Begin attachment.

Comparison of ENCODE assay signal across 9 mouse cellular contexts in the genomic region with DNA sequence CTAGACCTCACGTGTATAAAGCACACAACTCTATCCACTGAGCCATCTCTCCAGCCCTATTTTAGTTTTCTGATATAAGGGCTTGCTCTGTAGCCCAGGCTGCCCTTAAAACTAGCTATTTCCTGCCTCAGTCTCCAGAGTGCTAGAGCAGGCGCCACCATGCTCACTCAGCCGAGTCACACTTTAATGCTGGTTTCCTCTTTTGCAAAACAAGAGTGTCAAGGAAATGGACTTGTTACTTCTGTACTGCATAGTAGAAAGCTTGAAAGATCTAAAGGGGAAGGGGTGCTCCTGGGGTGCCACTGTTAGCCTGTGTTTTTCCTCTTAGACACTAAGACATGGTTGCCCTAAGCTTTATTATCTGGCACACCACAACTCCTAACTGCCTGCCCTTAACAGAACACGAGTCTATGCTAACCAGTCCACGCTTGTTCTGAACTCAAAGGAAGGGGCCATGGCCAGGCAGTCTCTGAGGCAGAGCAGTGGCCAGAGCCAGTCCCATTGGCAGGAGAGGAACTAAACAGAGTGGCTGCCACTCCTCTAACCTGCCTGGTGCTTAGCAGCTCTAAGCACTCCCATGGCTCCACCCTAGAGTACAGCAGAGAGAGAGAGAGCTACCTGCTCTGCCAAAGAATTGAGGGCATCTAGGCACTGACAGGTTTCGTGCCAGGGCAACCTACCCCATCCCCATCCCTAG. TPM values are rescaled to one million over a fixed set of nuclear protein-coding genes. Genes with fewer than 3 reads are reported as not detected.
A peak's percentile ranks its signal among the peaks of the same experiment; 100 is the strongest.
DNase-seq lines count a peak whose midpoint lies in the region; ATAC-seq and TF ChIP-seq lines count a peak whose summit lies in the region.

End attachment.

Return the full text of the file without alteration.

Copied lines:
Comparison of ENCODE assay signal across 9 mouse cellular contexts in the genomic region with DNA sequence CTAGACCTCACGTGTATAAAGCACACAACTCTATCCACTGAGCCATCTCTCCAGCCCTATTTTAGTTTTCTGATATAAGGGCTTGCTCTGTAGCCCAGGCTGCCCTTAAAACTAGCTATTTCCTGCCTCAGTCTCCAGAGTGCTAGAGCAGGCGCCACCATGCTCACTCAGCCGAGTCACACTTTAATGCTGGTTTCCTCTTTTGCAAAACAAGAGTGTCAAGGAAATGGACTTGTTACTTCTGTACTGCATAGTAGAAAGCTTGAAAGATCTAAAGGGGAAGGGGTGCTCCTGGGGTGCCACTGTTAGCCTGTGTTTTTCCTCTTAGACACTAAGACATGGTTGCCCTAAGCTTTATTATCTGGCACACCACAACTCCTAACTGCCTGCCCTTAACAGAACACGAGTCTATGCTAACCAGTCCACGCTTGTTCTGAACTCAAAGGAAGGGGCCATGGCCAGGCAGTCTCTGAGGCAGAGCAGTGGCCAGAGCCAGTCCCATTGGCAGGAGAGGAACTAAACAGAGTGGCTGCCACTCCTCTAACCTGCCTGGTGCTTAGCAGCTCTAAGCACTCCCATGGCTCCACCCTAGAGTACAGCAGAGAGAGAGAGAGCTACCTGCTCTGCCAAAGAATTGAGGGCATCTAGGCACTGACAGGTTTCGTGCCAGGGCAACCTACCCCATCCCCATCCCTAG. TPM values are rescaled to one million over a fixed set of nuclear protein-coding genes. Genes with fewer than 3 reads are reported as not detected.
A peak's percentile ranks its signal among the peaks of the same experiment; 100 is the strongest.
DNase-seq lines count a peak whose midpoint lies in the region; ATAC-seq and TF ChIP-seq lines count a peak whose summit lies in the region.